• m26498130 says:

    Hi Katarina, ideally i should not raise my larynx when doing straw phonation, is that correct? Thank you- Viktor

  • Chelsea says:

    Hi there, I have bilateral vocal cord paresis. Currently I cannot hum while plugging my nose because the gap between both cords is too large. Are there other exercises I could do to improve vocal cord closure?

  • naz araghi says:

    Thank you so much 鈾ワ笍鈾ワ笍鈾ワ笍

  • sudhir kumar says:

    Dear Madam …I am facing phontory gap problem from long time ….I am 31 year old and have taken speech therapist but not so much changes …..plz tell me some effective exercise for it . Thanks

  • Mohamed Amin says:

    Please can u give me yr whatssapp ? I wanna send u my symptoms to tell me what should i do

  • Ali sultan says:

    賰賷賮 丕噩毓賱 氐賵鬲賷 賲孬賱 丕賱賲毓賱賯賷賳 丕賱氐賵鬲賷賳責

  • antony bristow says:

    katarina….thank you so much for your clear teaching on the straw exercise.this has helped me take a huge leap in my voice abilities…also you are one very beautiful lady.

  • Surviving Childhood says:

    Can you help for helping control air and breathing when playing a Romanian Pan Flute ? Or wind instruments?

  • Bamberrydude says:

    I understand that these are exercises that encourage proper positioning of the vocal cords by causing back pressure, etc, but how does that translate to permanent results? Do these exercises just teach the vocal cords how to maintain their position or do the exercises actually strengthen these little muscles? I ask because read that overuse of the vocal cords is what causes them to become weak so wouldn't exercises weaken them even more? I thought that resting a muscle should always follow overuse.

  • Aditya Raj says:

    How many days it takes to thicken/Strengthen my vocal cords for Permanent time?This exercise is great,I can feel the thickness in voice just after practicing this exercise,But after some time,the thickness return back to normal. How can I sustain that Thickness for permanent time?

  • Bijin Domigo says:

    Ma鈥檃m how about vocal cord nodule?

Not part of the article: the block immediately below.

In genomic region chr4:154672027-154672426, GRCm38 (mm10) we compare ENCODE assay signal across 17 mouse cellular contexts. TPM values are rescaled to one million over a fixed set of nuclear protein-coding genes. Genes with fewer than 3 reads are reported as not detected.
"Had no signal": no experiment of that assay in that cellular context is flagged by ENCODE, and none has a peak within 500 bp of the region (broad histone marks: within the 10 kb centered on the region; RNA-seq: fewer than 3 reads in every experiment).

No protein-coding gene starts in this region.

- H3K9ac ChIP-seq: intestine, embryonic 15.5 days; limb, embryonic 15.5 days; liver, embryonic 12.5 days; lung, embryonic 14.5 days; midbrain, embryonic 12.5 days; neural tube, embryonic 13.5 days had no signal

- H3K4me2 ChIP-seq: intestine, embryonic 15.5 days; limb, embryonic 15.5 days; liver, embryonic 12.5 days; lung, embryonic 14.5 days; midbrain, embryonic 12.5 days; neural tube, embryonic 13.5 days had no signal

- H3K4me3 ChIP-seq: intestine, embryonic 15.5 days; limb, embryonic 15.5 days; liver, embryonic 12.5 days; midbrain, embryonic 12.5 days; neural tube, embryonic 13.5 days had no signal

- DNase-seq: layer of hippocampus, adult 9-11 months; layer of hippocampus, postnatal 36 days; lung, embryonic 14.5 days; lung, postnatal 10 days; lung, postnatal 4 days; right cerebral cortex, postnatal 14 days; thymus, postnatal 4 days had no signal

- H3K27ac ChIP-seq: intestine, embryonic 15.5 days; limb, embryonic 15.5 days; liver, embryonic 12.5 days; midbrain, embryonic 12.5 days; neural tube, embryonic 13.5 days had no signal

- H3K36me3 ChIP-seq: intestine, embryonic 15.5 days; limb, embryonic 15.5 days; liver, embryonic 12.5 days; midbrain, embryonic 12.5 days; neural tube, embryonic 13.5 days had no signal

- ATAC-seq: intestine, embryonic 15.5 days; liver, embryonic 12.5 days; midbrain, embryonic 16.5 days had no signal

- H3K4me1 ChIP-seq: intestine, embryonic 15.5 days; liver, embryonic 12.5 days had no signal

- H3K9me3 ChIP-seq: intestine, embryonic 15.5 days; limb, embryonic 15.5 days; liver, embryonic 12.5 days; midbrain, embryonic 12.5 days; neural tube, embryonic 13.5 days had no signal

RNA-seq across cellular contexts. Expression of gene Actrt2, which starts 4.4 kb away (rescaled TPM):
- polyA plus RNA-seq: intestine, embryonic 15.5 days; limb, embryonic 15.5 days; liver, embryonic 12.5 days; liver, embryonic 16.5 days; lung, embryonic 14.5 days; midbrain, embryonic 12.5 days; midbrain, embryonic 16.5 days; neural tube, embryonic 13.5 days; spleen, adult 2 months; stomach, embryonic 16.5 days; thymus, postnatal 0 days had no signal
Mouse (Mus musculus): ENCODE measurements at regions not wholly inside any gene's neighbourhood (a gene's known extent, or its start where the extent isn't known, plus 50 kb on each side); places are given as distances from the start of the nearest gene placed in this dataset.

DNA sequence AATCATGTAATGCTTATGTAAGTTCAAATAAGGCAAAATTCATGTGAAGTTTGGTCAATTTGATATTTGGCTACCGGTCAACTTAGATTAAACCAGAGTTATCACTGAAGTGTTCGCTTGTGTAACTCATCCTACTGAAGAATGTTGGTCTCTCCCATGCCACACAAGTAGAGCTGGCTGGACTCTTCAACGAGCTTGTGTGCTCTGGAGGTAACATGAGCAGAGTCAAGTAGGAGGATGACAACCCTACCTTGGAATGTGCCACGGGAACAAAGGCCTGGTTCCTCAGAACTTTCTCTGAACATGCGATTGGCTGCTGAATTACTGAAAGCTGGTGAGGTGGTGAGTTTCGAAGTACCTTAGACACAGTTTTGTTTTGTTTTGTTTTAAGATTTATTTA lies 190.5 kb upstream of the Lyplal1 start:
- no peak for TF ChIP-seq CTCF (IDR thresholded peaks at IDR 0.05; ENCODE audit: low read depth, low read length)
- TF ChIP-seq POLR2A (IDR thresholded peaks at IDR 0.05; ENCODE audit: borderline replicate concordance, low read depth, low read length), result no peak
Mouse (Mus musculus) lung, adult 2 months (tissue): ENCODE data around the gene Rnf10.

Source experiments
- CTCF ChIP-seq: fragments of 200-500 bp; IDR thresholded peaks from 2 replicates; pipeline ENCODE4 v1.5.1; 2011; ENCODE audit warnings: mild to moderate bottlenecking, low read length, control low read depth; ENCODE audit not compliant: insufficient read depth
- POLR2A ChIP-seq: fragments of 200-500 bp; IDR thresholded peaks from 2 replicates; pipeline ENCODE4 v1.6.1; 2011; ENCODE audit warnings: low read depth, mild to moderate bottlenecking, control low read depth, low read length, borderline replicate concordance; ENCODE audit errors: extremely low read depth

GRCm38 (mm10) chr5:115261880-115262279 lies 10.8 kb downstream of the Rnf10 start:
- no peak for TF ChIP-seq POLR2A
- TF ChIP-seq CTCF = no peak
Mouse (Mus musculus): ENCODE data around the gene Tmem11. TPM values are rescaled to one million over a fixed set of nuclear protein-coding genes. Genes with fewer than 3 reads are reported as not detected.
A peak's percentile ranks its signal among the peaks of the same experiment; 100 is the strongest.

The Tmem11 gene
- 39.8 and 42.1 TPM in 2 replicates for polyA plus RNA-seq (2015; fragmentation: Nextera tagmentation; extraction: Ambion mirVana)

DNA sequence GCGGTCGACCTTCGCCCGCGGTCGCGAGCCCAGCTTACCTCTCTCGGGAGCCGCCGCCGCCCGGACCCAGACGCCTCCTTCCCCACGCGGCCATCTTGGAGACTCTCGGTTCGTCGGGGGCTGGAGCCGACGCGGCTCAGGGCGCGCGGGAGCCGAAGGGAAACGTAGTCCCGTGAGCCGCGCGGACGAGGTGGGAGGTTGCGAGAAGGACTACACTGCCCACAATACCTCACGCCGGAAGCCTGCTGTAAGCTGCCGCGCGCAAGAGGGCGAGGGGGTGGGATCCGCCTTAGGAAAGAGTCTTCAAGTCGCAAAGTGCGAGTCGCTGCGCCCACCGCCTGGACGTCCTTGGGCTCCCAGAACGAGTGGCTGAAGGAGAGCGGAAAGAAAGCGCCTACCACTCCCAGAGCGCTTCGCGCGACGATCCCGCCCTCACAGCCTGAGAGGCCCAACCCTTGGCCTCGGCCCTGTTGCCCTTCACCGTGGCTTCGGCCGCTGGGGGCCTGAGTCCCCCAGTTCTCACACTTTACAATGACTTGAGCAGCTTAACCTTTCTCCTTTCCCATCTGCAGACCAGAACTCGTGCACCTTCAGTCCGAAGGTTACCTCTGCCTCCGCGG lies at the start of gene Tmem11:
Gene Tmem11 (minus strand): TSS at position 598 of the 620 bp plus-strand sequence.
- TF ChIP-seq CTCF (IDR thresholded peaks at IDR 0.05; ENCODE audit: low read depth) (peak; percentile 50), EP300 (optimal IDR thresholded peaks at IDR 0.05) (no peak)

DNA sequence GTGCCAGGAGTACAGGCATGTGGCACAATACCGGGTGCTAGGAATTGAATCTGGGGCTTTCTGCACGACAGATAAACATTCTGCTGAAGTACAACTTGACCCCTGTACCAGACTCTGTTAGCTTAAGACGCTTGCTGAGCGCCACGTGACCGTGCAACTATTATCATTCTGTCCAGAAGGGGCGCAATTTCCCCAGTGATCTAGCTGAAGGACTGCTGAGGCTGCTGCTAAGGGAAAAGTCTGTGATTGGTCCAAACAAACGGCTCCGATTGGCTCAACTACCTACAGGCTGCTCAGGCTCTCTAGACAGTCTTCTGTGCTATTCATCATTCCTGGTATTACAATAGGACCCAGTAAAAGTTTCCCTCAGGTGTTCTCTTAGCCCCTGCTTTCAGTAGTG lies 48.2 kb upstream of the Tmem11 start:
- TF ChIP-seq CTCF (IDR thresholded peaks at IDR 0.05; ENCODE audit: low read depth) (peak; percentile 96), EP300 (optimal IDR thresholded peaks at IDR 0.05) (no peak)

Your voice and phonation is very clear…

  • Don Kaala says:

    I have hoarse or raspy voice…. Can this technique is helpfull to reduce that?

  • Rockstar 1996 says:

    Hi, thank you for the video, does the straw technique help with whistle register ??

  • Dipika Gurung says:

    Is this exercise helpful for vocal cord paralysis? Please reply鉂わ笍

  • Carmen Mar铆a Gonzalez says:

    I used to sing constantly. However, after a crisis of asthmatic bronchitis with laryngitis I sang less and less, until I had not been singing for many years. Now I want to sing again and I feel that my vocal cords are very hurt, as if they had lost elasticity, and I can't control the air. Even when speaking, the voice is very airy. Can this exercise help me recover my voice?
    I visited the otolaryngologist and he says that my vocal cords are fine. Still, all the time I feel that there is something in my throat when swallowing. When I try to sing I feel that my voice does not come out. I love to sing and I want to recover my voice.

  • wendyannh says:

    I'm so glad I found your channel! I just started voice therapy, including straw exercises, but the therapist didn't really explain why they work and I didn't think to ask. It's wonderful to have the explanation, so thank you! I've subscribed and will soon watch your other videos.

  • Angela Minnefield says:

    Will this help me when I run. I have VCD and I cannot breathe when I run

  • Seth Brolsma says:

    You have such a nice to e to your voice. Very sweet.

  • Abdullah Shah says:

    Hi. Can you train my voice

  • Gautam Ganesh says:

    Hello Katarina, Very well explained.
    I dont have a deep voice. Therefore when I speak in an external environment, sometimes its inaudible and then I have to repeat myself loudly(in the process stressing my cords)
    Will this exercise help make my voice go deeper and/or stronger?

  • finsha niyas says:

    Is this helpful for patients with sulcus vocals?

  • Robert Adamovski says:

    Dear Katarina,
    I sometimes feel different vibration and power in the vocal cords.At one time my left vocal cord feels stronger or the only one that works,and the other time the other vocal cord.Is this normal ?
    How can i make them to sound the same or even?